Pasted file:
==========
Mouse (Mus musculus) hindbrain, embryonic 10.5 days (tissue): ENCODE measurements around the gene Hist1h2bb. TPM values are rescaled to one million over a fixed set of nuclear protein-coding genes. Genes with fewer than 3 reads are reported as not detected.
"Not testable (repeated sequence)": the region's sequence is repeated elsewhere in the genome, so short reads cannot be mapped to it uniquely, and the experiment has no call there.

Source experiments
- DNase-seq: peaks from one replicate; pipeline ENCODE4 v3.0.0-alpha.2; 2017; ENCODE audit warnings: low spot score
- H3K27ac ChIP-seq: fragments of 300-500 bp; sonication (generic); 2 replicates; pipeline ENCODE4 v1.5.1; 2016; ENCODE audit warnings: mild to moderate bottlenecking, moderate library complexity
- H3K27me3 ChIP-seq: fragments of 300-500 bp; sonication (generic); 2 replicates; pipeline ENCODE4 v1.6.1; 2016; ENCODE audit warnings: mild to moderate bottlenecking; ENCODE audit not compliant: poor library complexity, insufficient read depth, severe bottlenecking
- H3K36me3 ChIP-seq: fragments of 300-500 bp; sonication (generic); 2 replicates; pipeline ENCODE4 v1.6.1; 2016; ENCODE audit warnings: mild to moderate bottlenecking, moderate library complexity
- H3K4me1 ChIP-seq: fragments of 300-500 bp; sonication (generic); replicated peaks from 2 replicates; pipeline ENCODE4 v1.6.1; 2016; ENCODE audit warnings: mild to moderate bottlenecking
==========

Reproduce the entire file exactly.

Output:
Mouse (Mus musculus) hindbrain, embryonic 10.5 days (tissue): ENCODE measurements around the gene Hist1h2bb. TPM values are rescaled to one million over a fixed set of nuclear protein-coding genes. Genes with fewer than 3 reads are reported as not detected.
"Not testable (repeated sequence)": the region's sequence is repeated elsewhere in the genome, so short reads cannot be mapped to it uniquely, and the experiment has no call there.

Source experiments
- DNase-seq: peaks from one replicate; pipeline ENCODE4 v3.0.0-alpha.2; 2017; ENCODE audit warnings: low spot score
- H3K27ac ChIP-seq: fragments of 300-500 bp; sonication (generic); 2 replicates; pipeline ENCODE4 v1.5.1; 2016; ENCODE audit warnings: mild to moderate bottlenecking, moderate library complexity
- H3K27me3 ChIP-seq: fragments of 300-500 bp; sonication (generic); 2 replicates; pipeline ENCODE4 v1.6.1; 2016; ENCODE audit warnings: mild to moderate bottlenecking; ENCODE audit not compliant: poor library complexity, insufficient read depth, severe bottlenecking
- H3K36me3 ChIP-seq: fragments of 300-500 bp; sonication (generic); 2 replicates; pipeline ENCODE4 v1.6.1; 2016; ENCODE audit warnings: mild to moderate bottlenecking, moderate library complexity
- H3K4me1 ChIP-seq: fragments of 300-500 bp; sonication (generic); replicated peaks from 2 replicates; pipeline ENCODE4 v1.6.1; 2016; ENCODE audit warnings: mild to moderate bottlenecking